Not that anyone appears to be listening to arguments like these. (They certainly aren’t listening on Comment is Free…) In a way that’s the worst thing about the current situation – the sense that the killers of the IDF are doing exactly what the killers of Hezbollah want them to (and vice versa), so that things are likely to get a lot worse before they get better.

It will have blood, they say – blood will have blood.

Don’t have nightmares.

Tell me, how much can you take?

The blogs I read regularly have changed a little since I started blogging, but not the blogs I avoid. I can think of a few right-wingers whose frame of reference is so different from mine that, if I did read them, I’d spend all my time responding to them – I mean the kind of people who not only use ‘socialist’ as an insult but apply it to Blair. Fortunately there aren’t many of them (I’m speaking only of British bloggers here) – and besides, depriving myself of Tory blogs isn’t much of an effort. Unfortunately there are also some left-wingers whose frame of reference is so different from mine that, etc, and they’re harder to avoid.

All of which is prompted by one of my very rare visits to the Normblog; I was genuinely interested to know what Geras would say about Gaza. What he said about Gaza was this:

No government could ignore them.That’s the Qassam missiles that have been fired from Gaza into Israel; and who is saying it is today’s Guardian leader. From that you might infer that the Guardian thinks Israel is justified in taking retaliatory action of some kind to put an end to these missile attacks, as well as to kidnapping incursions into its territory. Forget about it.

No, ‘the distinction between preemption and retaliation [is] now bloodily blurred’, there’s a ‘harsh cycle of attack, retaliation and vengeance’, and everything’s too much of a mish-mash to be able to discern anything clearly about actions and responses – I mean too much of a mish-mash in that Guardian leader.

The fact remains: no government could ignore them, and no other would be expected to.

No government could ignore them; ergo it’s hypocritical to argue that Israel should ignore them, and the only debate to be had is about ‘how’ rather than ‘what’ (let alone ‘why’). Some form of armed response can be justified; or, if we can’t justify it, perhaps we can condone it; or, if we can’t justify or condone, we should recognise that it was inevitable and stop carping. In effect we bracket the morality of the Israeli armed response, taking it as read that armed response is the kind of thing nation states do. What we can legitimately discuss is the scale of the Israeli armed response and the choice of one set of targets rather than another.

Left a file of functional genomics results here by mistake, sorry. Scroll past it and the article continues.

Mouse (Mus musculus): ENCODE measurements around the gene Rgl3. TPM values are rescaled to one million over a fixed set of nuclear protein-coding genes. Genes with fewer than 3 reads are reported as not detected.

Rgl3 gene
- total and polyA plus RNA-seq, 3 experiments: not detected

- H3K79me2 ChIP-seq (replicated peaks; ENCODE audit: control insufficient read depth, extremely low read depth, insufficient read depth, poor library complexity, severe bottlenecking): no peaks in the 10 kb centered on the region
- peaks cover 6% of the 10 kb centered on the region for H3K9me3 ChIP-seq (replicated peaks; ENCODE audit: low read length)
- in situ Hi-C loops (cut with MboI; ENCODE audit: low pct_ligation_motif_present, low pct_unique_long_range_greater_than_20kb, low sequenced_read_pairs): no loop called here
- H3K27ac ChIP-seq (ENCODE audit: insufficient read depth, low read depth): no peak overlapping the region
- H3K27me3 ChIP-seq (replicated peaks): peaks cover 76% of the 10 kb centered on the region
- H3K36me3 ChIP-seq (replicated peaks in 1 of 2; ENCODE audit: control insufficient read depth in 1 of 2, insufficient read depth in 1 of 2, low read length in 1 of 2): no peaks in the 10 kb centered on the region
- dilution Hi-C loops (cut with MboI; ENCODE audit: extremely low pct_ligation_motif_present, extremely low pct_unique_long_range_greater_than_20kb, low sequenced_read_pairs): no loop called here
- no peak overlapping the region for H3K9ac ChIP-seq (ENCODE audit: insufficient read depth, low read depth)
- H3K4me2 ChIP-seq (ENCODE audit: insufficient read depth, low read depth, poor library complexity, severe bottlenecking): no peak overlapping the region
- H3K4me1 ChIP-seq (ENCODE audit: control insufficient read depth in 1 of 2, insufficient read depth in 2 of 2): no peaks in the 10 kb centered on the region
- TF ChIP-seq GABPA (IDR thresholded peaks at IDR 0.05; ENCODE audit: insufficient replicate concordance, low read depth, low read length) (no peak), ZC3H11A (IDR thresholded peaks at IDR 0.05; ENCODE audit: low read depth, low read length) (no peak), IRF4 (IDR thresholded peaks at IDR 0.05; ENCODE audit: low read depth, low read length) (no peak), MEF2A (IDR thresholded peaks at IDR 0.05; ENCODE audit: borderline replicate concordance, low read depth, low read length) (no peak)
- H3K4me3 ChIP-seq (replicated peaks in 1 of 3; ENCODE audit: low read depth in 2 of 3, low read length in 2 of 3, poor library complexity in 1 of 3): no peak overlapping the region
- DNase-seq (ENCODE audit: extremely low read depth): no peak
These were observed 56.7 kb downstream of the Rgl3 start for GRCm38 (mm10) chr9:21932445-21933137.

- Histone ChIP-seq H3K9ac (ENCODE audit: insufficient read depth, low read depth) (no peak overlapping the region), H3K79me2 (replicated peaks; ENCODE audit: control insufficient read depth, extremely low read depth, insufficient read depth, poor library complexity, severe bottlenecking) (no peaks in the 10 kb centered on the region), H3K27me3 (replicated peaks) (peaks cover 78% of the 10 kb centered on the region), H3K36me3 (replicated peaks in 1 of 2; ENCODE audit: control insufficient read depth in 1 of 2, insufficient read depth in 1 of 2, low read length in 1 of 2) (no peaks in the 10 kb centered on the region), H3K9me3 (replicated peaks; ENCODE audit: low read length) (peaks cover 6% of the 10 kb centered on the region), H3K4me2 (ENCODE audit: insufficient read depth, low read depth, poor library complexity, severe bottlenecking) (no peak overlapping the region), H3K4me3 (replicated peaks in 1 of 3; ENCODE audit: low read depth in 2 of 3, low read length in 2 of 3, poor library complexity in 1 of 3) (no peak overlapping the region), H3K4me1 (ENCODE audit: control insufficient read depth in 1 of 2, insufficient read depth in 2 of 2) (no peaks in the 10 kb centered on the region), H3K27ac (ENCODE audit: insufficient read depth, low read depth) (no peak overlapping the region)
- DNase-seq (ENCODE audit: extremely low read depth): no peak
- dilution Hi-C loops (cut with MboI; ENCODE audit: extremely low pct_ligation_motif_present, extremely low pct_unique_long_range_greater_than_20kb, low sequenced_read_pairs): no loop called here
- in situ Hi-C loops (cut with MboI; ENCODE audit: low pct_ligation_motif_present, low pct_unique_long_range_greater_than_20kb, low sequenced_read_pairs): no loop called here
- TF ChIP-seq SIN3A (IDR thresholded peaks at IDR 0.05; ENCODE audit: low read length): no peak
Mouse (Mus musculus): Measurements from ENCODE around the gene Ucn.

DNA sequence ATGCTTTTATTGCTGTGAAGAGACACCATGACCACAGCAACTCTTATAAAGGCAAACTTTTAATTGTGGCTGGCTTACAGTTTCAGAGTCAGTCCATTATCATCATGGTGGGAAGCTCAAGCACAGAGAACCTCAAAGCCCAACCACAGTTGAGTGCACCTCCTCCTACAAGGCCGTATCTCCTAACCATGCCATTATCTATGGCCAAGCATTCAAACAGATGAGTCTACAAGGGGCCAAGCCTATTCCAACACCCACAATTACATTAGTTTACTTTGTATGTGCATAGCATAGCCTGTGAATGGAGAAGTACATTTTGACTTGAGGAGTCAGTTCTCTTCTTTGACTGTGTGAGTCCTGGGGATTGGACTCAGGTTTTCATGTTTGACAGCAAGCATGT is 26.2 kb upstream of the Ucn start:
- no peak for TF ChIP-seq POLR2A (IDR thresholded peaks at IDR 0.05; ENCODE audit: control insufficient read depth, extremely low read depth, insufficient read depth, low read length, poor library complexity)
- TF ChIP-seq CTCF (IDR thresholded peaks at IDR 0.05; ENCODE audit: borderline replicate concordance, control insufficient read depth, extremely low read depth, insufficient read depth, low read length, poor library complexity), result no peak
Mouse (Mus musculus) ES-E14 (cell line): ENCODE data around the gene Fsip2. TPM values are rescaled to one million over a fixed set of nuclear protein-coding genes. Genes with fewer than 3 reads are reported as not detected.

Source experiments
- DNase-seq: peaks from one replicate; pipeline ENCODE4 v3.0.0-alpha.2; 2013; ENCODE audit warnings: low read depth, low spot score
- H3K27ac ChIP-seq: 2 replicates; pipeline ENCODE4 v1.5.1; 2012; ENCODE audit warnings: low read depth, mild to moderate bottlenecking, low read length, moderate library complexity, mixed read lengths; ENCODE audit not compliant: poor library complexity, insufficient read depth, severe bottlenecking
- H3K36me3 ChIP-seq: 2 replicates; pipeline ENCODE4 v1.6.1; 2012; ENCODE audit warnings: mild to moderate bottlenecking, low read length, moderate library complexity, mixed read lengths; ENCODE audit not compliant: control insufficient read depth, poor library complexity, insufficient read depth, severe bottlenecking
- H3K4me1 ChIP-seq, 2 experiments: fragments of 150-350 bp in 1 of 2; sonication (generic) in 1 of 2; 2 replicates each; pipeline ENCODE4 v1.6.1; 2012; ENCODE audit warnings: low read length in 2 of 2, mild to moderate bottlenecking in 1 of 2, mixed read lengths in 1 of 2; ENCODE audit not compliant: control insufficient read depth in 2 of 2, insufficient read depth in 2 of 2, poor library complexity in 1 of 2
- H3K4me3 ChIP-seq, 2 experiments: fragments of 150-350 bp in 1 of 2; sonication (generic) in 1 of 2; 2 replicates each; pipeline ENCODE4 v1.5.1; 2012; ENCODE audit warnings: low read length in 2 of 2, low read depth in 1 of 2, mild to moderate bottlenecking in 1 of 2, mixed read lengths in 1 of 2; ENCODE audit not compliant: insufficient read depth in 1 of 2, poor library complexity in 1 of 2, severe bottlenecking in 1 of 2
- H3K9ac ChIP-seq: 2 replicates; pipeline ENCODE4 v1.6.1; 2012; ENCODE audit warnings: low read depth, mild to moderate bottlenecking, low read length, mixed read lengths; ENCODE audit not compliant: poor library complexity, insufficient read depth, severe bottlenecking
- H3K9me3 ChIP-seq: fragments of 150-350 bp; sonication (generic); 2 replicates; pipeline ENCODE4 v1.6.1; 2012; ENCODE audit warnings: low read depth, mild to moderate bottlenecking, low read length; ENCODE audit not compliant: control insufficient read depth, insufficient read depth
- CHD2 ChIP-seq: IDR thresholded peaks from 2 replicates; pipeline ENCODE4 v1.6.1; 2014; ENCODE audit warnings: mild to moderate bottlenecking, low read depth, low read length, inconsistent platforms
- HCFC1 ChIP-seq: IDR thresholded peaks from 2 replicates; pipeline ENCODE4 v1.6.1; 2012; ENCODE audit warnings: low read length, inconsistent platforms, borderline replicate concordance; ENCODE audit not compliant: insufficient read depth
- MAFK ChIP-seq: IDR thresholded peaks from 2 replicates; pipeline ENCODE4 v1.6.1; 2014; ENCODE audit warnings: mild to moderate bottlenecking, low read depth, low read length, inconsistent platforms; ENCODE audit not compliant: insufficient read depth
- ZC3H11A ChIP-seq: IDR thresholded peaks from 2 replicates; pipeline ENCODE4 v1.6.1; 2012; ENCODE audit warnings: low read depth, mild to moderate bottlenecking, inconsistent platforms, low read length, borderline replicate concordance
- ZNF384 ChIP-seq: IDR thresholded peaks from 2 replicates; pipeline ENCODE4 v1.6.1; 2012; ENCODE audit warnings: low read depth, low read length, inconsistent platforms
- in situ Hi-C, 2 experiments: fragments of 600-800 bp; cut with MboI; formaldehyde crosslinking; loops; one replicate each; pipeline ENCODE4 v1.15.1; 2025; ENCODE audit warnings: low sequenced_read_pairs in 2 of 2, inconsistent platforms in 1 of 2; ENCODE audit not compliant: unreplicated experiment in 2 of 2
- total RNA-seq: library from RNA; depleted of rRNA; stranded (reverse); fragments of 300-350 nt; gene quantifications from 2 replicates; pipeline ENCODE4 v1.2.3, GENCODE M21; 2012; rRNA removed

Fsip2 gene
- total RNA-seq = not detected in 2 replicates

But something’s wrong here. I can concede the premise that No government could ignore them – any government of any nation state would respond in some way to missile attacks and an abducted serviceman – but not that we have a duty to put ourselves in the offended government’s position, trading off our moral instincts against interests of state and the logic of military expediency. Even the Guardian leader which offended Norm goes down this route:

Bombing bridges may have some military logic, but the destruction of a power station seems intended solely to intimidate and inflict collective punishment.

Unsurprisingly, a commenter promptly weighed in in support of bombing power stations as a military tactic.

I keep remembering a grotesque image from children’s literature – E. Nesbit, perhaps, or C.S. Lewis in a darker moment – of a friendless giant: he wants someone to play with, but every time he finds somebody and picks them up they break and then they’re no good for playing with any more… Israel’s intentions with regard to the Palestinians aren’t playful, as far as we can see, but the government’s actions and its self-image remind me of that giant’s endless, unstoppable destructiveness and his undentable innocence.

But they were killing our people – of course we dropped bombs on bridges and a power station and a university and the Prime Minister’s office! We had to do something!

Or, for that matter,
But they were living on our land and they said it was theirs – of course we blocked their roads and ploughed up their orchards and closed their shops and bulldozed their houses and shot at their children! We had to do something!